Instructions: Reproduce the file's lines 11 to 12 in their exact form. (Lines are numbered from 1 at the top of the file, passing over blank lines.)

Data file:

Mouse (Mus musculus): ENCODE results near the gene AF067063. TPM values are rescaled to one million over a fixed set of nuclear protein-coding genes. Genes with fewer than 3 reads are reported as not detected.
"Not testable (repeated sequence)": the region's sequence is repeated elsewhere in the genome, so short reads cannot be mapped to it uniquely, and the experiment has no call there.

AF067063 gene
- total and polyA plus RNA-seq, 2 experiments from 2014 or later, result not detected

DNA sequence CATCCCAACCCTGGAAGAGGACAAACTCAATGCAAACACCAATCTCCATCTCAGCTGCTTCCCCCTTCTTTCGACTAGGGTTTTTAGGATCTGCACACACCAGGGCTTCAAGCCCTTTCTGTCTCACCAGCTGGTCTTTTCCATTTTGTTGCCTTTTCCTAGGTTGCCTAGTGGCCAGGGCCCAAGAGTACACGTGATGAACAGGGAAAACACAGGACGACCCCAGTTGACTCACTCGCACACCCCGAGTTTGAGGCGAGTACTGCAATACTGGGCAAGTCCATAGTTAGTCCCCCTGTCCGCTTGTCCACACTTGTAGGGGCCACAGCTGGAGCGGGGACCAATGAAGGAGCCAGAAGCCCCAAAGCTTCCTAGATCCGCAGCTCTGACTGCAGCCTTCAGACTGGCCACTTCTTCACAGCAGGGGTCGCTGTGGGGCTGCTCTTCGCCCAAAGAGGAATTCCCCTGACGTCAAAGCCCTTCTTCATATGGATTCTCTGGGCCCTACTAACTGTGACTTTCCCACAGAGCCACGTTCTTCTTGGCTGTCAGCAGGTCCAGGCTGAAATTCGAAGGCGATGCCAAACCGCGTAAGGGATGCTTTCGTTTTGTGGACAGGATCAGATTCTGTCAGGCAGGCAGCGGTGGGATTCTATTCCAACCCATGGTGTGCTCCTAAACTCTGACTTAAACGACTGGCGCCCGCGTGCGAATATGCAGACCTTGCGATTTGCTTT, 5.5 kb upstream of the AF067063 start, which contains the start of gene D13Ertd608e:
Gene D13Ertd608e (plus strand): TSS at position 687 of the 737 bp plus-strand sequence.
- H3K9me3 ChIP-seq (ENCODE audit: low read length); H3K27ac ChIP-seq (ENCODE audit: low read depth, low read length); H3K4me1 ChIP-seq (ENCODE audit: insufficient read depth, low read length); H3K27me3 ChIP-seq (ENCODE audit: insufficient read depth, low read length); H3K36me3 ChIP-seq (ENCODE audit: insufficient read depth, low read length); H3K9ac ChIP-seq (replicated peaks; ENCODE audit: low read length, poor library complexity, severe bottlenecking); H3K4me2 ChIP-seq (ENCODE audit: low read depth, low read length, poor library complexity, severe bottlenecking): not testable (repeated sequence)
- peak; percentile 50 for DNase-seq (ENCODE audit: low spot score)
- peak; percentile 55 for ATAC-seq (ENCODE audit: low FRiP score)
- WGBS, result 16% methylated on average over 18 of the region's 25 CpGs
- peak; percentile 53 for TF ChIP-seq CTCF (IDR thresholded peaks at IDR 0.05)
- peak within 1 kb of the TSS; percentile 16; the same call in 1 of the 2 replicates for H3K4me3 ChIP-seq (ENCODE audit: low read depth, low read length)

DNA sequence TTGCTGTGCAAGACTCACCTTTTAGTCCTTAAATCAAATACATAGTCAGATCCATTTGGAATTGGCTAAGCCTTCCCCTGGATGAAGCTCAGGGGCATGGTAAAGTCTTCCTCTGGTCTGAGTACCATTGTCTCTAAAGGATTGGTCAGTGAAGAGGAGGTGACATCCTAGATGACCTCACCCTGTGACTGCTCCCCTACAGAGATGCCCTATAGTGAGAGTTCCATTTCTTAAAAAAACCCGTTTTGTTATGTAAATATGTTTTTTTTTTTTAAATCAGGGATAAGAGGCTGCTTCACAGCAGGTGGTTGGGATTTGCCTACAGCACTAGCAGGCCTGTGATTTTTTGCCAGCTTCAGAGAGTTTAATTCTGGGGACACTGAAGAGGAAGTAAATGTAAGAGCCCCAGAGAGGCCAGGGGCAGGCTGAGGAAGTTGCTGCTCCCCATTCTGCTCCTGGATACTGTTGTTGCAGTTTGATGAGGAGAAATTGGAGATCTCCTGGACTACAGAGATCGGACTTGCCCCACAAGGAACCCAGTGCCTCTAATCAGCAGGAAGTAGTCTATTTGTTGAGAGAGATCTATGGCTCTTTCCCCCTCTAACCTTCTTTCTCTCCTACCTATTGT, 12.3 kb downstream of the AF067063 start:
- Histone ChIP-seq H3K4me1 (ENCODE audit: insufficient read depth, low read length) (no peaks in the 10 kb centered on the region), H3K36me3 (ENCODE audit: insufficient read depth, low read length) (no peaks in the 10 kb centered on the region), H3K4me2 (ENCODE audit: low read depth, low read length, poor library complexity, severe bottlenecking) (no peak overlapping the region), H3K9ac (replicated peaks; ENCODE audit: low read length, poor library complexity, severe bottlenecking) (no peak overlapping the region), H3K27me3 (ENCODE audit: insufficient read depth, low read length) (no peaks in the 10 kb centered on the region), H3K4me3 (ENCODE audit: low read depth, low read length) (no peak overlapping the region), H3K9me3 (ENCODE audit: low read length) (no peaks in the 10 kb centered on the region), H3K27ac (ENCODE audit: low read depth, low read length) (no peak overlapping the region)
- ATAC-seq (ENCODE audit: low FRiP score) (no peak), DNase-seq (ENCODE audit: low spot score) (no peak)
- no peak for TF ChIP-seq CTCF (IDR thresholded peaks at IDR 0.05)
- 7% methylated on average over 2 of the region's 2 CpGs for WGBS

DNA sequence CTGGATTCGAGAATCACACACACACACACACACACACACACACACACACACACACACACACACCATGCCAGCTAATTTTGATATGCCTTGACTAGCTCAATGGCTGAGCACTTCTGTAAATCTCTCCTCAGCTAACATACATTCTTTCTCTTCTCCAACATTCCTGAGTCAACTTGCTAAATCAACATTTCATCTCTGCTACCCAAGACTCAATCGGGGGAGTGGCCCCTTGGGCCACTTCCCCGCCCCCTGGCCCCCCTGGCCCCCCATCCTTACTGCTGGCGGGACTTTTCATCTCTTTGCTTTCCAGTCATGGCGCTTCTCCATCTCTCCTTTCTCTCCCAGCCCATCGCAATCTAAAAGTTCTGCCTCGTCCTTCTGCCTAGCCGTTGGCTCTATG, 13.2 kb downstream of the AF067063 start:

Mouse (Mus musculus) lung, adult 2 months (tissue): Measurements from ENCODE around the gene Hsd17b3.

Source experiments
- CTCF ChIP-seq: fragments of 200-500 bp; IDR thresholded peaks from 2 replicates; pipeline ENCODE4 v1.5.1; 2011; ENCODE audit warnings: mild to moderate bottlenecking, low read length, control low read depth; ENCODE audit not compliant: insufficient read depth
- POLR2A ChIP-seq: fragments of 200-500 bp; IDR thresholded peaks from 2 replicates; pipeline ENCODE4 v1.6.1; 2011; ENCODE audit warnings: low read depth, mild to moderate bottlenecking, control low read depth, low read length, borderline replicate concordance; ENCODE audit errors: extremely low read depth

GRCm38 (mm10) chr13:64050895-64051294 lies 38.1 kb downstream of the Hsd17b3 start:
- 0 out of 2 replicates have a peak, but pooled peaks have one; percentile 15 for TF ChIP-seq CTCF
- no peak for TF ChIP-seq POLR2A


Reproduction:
- peak; percentile 53 for TF ChIP-seq CTCF (IDR thresholded peaks at IDR 0.05)
- peak within 1 kb of the TSS; percentile 16; the same call in 1 of the 2 replicates for H3K4me3 ChIP-seq (ENCODE audit: low read depth, low read length)